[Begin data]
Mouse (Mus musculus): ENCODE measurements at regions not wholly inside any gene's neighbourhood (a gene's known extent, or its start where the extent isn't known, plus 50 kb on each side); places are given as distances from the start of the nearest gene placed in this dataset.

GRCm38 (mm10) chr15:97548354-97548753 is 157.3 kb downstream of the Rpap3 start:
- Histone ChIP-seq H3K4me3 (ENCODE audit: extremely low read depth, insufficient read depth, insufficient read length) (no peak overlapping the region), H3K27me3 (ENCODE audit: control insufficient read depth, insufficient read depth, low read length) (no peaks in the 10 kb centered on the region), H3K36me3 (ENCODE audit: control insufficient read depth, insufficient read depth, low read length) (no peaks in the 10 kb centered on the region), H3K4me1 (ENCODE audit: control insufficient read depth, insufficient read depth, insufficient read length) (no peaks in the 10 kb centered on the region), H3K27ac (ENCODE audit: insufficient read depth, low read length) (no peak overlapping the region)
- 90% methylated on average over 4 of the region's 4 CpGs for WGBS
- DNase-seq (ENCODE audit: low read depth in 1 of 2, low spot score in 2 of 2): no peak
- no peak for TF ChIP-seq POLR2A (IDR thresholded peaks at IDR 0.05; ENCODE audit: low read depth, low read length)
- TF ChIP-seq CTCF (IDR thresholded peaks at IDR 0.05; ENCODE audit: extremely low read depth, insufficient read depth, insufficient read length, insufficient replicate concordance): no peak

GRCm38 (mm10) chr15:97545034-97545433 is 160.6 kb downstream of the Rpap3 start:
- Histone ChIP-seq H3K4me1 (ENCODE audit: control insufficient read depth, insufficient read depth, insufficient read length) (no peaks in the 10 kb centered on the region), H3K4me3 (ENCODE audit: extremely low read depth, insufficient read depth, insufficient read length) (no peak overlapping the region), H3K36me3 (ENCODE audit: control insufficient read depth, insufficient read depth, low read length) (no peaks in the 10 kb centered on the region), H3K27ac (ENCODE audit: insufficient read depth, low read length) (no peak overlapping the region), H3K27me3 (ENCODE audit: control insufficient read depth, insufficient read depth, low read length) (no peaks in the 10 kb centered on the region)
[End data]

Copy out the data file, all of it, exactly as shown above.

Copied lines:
Mouse (Mus musculus): ENCODE measurements at regions not wholly inside any gene's neighbourhood (a gene's known extent, or its start where the extent isn't known, plus 50 kb on each side); places are given as distances from the start of the nearest gene placed in this dataset.

GRCm38 (mm10) chr15:97548354-97548753 is 157.3 kb downstream of the Rpap3 start:
- Histone ChIP-seq H3K4me3 (ENCODE audit: extremely low read depth, insufficient read depth, insufficient read length) (no peak overlapping the region), H3K27me3 (ENCODE audit: control insufficient read depth, insufficient read depth, low read length) (no peaks in the 10 kb centered on the region), H3K36me3 (ENCODE audit: control insufficient read depth, insufficient read depth, low read length) (no peaks in the 10 kb centered on the region), H3K4me1 (ENCODE audit: control insufficient read depth, insufficient read depth, insufficient read length) (no peaks in the 10 kb centered on the region), H3K27ac (ENCODE audit: insufficient read depth, low read length) (no peak overlapping the region)
- 90% methylated on average over 4 of the region's 4 CpGs for WGBS
- DNase-seq (ENCODE audit: low read depth in 1 of 2, low spot score in 2 of 2): no peak
- no peak for TF ChIP-seq POLR2A (IDR thresholded peaks at IDR 0.05; ENCODE audit: low read depth, low read length)
- TF ChIP-seq CTCF (IDR thresholded peaks at IDR 0.05; ENCODE audit: extremely low read depth, insufficient read depth, insufficient read length, insufficient replicate concordance): no peak

GRCm38 (mm10) chr15:97545034-97545433 is 160.6 kb downstream of the Rpap3 start:
- Histone ChIP-seq H3K4me1 (ENCODE audit: control insufficient read depth, insufficient read depth, insufficient read length) (no peaks in the 10 kb centered on the region), H3K4me3 (ENCODE audit: extremely low read depth, insufficient read depth, insufficient read length) (no peak overlapping the region), H3K36me3 (ENCODE audit: control insufficient read depth, insufficient read depth, low read length) (no peaks in the 10 kb centered on the region), H3K27ac (ENCODE audit: insufficient read depth, low read length) (no peak overlapping the region), H3K27me3 (ENCODE audit: control insufficient read depth, insufficient read depth, low read length) (no peaks in the 10 kb centered on the region)